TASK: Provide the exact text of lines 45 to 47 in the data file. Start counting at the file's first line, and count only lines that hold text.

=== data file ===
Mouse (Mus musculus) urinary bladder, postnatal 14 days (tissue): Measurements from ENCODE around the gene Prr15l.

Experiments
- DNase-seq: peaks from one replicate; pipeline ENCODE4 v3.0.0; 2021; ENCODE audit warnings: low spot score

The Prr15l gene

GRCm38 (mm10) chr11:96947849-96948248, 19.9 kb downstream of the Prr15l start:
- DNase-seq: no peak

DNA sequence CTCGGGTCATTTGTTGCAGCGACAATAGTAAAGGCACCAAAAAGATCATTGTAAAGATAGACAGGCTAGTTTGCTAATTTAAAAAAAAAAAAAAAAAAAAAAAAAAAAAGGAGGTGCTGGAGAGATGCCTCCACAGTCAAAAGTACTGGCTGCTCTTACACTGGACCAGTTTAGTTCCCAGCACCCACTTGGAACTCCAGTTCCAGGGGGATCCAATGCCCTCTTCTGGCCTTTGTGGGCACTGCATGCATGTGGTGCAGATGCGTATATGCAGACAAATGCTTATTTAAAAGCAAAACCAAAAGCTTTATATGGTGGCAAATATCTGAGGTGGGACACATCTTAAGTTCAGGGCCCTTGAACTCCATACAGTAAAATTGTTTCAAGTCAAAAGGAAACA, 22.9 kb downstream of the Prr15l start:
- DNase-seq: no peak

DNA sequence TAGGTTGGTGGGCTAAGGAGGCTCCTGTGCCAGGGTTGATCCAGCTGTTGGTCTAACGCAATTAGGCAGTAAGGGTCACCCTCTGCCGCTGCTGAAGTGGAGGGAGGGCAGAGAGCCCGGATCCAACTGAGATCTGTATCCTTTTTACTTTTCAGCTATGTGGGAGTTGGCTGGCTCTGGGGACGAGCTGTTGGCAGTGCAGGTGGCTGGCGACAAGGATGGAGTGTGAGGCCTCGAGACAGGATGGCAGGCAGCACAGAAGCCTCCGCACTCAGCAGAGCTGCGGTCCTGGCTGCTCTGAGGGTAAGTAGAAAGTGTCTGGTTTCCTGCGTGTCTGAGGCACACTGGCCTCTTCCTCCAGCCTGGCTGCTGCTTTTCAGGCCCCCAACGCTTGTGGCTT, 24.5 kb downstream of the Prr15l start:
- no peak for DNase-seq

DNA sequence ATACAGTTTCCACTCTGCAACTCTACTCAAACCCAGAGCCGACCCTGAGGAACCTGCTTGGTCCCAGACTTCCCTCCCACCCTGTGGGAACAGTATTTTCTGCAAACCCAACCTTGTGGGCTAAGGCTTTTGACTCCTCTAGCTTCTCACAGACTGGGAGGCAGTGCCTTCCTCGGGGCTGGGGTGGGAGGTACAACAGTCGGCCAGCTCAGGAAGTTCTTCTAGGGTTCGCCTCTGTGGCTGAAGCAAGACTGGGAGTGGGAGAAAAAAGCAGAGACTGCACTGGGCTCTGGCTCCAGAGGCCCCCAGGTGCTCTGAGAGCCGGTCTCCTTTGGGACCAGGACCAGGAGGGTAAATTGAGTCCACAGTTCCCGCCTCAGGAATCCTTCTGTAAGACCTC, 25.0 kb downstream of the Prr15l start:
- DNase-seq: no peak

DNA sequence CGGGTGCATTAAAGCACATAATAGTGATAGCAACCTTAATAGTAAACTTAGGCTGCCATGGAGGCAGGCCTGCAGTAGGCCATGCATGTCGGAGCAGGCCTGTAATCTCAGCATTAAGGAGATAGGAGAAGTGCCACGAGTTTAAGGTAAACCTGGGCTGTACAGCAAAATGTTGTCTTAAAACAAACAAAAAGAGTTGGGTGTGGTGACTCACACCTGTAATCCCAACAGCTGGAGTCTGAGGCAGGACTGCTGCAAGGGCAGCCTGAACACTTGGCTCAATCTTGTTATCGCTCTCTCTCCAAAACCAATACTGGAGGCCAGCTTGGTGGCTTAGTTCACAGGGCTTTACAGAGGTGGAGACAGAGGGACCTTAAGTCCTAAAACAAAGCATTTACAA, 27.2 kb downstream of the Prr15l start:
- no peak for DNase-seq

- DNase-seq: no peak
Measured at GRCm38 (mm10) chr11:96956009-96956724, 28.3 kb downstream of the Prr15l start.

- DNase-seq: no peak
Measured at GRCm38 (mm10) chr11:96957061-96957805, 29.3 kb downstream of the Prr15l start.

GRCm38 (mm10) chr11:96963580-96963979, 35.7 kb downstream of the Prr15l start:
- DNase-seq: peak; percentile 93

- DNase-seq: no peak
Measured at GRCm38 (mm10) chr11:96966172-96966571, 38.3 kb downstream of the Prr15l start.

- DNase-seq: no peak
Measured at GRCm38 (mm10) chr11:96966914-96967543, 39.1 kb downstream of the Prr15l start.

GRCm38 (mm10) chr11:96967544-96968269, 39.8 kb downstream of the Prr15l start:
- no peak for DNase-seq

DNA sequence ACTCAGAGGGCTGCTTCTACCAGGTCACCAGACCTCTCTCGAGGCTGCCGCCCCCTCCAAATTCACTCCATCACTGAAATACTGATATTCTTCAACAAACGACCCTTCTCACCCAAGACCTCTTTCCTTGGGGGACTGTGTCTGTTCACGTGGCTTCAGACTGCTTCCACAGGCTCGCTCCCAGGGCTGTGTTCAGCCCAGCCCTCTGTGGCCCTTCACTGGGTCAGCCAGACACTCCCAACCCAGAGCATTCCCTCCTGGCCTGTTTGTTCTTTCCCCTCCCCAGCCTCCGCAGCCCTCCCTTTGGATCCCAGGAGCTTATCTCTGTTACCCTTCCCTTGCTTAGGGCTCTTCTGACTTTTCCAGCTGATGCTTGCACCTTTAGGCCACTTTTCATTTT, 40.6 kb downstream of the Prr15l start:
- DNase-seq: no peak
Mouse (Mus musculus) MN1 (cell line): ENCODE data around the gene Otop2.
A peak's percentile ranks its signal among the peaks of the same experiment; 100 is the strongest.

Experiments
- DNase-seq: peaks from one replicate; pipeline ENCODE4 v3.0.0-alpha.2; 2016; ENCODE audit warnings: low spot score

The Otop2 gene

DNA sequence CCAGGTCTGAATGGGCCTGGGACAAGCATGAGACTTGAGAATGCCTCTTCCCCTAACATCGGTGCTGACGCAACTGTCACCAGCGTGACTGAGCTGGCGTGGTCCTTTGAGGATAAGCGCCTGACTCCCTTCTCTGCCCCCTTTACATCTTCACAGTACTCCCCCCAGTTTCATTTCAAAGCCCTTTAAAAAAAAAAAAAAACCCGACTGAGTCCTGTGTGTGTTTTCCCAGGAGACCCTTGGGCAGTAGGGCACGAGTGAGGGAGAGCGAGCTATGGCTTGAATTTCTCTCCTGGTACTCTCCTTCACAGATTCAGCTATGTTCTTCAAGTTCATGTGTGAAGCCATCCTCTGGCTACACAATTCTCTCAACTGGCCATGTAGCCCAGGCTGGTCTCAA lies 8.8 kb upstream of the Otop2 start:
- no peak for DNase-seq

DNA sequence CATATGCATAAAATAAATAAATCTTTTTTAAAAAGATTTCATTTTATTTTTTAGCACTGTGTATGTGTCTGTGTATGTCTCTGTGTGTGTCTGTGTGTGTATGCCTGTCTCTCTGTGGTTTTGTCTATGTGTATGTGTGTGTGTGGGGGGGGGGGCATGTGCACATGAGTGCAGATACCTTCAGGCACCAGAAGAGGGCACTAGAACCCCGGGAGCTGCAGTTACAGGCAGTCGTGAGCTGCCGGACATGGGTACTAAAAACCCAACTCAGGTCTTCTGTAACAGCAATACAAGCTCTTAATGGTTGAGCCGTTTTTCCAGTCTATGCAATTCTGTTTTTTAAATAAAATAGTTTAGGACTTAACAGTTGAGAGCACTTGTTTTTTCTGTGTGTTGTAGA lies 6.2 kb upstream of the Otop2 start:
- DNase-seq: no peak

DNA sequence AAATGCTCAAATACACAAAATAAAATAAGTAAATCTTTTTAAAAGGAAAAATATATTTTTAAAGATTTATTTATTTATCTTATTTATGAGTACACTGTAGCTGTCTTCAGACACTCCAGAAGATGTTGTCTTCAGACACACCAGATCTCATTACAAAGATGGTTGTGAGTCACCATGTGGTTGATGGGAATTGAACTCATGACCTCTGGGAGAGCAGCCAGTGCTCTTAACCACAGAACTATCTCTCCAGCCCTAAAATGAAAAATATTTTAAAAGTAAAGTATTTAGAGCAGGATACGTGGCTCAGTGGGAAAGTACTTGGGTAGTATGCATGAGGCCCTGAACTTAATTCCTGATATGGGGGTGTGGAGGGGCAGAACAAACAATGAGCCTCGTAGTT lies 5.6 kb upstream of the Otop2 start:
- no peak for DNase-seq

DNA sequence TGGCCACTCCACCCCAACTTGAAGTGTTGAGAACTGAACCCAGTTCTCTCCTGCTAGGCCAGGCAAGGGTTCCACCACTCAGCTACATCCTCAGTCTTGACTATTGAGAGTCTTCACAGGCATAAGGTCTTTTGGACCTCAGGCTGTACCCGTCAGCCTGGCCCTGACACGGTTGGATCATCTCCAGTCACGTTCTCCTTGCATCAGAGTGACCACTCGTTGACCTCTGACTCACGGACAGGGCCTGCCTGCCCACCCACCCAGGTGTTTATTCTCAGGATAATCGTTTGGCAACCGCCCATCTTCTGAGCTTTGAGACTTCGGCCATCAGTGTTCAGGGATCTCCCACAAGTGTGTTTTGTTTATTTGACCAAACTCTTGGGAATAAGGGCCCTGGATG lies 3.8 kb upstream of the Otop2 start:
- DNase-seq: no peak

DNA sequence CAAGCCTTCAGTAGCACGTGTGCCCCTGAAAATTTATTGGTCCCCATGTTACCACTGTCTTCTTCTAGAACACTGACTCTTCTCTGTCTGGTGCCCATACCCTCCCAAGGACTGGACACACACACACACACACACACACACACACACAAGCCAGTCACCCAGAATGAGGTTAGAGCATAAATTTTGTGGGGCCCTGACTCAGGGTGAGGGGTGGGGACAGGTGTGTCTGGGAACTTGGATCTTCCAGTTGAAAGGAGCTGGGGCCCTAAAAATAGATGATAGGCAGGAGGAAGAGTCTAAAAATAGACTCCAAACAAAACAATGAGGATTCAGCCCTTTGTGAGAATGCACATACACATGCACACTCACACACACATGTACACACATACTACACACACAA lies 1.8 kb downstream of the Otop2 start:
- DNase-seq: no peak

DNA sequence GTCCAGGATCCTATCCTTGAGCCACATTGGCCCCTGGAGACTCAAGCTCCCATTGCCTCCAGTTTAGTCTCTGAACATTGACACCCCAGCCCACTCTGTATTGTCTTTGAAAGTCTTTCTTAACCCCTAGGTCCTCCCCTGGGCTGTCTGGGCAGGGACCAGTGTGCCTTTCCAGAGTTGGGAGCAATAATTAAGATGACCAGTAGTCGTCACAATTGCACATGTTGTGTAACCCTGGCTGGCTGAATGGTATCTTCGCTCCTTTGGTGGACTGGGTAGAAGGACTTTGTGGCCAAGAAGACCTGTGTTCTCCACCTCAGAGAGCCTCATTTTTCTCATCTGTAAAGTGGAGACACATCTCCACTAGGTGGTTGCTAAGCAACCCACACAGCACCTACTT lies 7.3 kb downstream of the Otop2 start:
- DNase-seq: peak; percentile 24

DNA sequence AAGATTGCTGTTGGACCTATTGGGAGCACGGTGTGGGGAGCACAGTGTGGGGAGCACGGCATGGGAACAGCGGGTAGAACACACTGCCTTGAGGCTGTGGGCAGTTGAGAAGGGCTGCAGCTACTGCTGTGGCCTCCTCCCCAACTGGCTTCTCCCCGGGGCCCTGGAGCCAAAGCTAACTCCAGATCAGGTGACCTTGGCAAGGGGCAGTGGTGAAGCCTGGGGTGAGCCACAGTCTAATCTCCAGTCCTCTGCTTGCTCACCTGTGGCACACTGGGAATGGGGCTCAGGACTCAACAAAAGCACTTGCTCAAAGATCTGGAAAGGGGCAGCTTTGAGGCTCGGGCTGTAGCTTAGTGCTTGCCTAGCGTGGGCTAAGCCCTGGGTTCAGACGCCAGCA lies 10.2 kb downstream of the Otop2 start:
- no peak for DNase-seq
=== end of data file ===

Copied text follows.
- DNase-seq: peak; percentile 24

DNA sequence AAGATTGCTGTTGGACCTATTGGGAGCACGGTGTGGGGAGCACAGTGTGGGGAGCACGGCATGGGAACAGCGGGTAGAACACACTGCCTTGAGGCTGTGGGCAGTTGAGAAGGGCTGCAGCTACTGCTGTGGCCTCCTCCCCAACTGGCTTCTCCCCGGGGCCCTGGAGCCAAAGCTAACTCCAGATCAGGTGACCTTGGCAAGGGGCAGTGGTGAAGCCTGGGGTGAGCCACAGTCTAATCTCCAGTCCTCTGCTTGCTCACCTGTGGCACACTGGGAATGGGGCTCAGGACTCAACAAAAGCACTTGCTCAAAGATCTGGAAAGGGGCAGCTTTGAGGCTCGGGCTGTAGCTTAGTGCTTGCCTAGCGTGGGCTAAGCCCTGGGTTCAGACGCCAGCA lies 10.2 kb downstream of the Otop2 start:
- no peak for DNase-seq